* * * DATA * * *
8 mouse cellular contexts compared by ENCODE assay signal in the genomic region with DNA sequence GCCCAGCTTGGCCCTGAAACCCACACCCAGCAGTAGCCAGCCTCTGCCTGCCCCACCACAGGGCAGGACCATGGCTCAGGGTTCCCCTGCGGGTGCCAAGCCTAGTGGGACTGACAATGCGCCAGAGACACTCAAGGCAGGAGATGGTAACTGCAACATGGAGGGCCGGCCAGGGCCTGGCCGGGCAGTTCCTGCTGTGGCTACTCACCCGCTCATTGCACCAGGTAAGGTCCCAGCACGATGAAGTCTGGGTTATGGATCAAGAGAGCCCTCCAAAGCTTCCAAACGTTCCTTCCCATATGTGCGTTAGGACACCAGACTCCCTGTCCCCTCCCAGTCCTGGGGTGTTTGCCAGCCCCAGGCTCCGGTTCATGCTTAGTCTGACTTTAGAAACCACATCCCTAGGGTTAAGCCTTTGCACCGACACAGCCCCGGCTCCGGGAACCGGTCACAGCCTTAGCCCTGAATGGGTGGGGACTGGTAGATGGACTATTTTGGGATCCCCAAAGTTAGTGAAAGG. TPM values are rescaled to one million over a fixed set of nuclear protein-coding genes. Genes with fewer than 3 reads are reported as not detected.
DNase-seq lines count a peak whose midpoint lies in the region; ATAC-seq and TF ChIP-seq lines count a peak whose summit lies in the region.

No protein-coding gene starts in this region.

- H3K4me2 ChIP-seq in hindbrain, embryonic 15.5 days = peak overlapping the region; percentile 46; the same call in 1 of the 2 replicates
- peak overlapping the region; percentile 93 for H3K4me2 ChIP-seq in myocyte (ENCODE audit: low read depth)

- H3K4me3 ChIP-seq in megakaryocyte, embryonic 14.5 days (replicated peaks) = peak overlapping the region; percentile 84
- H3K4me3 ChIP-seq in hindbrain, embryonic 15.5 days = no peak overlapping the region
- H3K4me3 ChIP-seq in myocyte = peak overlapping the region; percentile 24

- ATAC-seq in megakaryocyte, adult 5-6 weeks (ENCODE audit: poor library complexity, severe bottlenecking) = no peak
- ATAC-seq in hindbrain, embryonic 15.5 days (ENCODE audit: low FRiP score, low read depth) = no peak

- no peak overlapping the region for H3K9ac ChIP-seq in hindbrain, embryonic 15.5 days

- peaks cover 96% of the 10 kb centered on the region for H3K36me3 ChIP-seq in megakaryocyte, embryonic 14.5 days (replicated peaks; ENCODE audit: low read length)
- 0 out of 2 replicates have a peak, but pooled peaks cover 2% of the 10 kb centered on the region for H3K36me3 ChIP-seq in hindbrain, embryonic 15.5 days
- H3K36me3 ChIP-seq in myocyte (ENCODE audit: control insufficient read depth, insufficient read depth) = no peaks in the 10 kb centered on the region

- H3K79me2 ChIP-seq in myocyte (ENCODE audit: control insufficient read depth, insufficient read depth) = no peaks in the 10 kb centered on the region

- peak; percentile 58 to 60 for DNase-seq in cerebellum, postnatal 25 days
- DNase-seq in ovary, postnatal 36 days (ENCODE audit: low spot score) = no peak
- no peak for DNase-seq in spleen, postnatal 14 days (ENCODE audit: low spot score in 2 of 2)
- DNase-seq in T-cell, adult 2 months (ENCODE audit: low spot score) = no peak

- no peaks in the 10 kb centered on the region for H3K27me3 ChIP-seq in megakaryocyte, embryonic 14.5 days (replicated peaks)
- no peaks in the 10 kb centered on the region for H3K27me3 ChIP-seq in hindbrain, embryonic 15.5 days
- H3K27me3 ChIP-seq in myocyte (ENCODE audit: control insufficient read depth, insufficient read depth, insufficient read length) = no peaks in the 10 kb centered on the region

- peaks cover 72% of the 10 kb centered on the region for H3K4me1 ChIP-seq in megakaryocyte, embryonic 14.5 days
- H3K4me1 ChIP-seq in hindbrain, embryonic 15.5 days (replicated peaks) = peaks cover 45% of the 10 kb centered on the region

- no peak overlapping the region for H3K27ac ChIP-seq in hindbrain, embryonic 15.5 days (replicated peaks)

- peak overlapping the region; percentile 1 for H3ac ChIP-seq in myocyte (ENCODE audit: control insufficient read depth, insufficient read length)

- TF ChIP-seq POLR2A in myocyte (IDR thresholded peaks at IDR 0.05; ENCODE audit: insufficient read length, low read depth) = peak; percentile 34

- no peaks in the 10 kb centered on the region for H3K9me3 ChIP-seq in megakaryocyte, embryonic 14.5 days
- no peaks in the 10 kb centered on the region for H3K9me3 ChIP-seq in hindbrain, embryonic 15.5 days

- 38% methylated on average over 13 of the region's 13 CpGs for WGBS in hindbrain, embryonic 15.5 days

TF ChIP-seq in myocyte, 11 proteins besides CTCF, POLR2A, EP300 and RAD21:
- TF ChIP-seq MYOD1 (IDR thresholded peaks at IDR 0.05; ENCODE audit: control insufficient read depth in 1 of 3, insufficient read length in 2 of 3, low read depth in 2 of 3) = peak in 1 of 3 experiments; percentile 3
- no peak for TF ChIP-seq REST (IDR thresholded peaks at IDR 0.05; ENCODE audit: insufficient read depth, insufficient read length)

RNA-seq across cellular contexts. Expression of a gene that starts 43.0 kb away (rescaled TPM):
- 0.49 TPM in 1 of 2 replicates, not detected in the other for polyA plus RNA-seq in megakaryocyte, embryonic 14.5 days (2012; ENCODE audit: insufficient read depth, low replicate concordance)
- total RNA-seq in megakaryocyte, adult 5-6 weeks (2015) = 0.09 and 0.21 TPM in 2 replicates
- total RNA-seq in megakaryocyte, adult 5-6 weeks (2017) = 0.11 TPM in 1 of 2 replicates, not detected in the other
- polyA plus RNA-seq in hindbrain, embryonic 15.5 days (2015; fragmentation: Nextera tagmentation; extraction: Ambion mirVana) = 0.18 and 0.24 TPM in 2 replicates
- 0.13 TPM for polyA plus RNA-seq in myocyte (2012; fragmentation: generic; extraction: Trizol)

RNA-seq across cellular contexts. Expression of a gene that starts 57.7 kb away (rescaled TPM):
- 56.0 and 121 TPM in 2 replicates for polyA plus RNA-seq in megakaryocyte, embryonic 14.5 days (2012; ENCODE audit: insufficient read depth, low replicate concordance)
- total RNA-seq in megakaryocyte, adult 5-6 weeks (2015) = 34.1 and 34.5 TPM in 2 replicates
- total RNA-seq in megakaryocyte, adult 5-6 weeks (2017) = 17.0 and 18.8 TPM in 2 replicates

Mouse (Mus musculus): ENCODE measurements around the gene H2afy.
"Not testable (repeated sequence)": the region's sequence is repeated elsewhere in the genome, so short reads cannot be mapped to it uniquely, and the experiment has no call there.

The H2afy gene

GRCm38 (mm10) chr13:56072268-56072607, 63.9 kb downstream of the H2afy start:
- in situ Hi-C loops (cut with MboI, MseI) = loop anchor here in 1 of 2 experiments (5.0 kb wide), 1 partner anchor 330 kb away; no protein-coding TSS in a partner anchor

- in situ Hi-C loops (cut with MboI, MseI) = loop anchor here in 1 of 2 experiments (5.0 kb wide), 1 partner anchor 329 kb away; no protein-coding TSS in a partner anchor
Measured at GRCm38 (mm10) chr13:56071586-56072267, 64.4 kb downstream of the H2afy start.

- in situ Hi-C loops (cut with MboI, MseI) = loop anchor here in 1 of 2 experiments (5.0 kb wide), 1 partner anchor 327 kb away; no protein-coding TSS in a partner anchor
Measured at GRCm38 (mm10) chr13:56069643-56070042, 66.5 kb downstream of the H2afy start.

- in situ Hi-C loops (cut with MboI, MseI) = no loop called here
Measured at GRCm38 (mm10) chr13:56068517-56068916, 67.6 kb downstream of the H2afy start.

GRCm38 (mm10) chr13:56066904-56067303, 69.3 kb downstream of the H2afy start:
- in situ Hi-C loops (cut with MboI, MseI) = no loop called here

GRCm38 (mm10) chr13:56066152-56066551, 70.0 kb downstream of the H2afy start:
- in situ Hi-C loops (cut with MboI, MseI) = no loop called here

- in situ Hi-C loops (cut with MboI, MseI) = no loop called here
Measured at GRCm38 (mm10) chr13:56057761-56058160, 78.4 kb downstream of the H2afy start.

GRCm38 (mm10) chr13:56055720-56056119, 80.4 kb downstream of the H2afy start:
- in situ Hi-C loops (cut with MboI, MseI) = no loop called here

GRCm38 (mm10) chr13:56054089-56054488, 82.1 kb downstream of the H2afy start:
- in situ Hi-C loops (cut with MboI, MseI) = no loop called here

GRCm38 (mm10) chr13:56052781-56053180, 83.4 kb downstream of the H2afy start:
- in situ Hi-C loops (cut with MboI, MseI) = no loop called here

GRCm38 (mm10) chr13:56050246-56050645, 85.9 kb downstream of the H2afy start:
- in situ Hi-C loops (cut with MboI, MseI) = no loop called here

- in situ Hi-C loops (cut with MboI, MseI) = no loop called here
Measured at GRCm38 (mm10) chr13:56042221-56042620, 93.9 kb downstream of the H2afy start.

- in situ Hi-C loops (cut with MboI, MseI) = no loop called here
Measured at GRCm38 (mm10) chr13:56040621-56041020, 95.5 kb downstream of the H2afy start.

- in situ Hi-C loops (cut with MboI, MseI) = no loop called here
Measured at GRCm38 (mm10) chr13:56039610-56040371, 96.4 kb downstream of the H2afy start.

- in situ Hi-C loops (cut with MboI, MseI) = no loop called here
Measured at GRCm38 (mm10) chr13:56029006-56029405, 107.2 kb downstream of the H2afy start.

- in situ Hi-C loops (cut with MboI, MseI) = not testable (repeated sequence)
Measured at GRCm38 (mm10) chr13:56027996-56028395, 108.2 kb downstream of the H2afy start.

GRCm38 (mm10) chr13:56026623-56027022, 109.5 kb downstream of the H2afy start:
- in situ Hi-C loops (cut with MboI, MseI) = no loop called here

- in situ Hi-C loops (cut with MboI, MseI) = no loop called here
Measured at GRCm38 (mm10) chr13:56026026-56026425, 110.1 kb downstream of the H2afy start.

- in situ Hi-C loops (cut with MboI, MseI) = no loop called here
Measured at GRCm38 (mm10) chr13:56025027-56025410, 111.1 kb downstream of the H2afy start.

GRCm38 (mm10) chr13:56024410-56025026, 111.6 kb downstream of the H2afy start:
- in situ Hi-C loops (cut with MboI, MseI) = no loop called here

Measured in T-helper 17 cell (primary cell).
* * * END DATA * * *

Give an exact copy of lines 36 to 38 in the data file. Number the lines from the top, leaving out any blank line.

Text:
- total RNA-seq in megakaryocyte, adult 5-6 weeks (2015) = 0.09 and 0.21 TPM in 2 replicates
- total RNA-seq in megakaryocyte, adult 5-6 weeks (2017) = 0.11 TPM in 1 of 2 replicates, not detected in the other
- polyA plus RNA-seq in hindbrain, embryonic 15.5 days (2015; fragmentation: Nextera tagmentation; extraction: Ambion mirVana) = 0.18 and 0.24 TPM in 2 replicates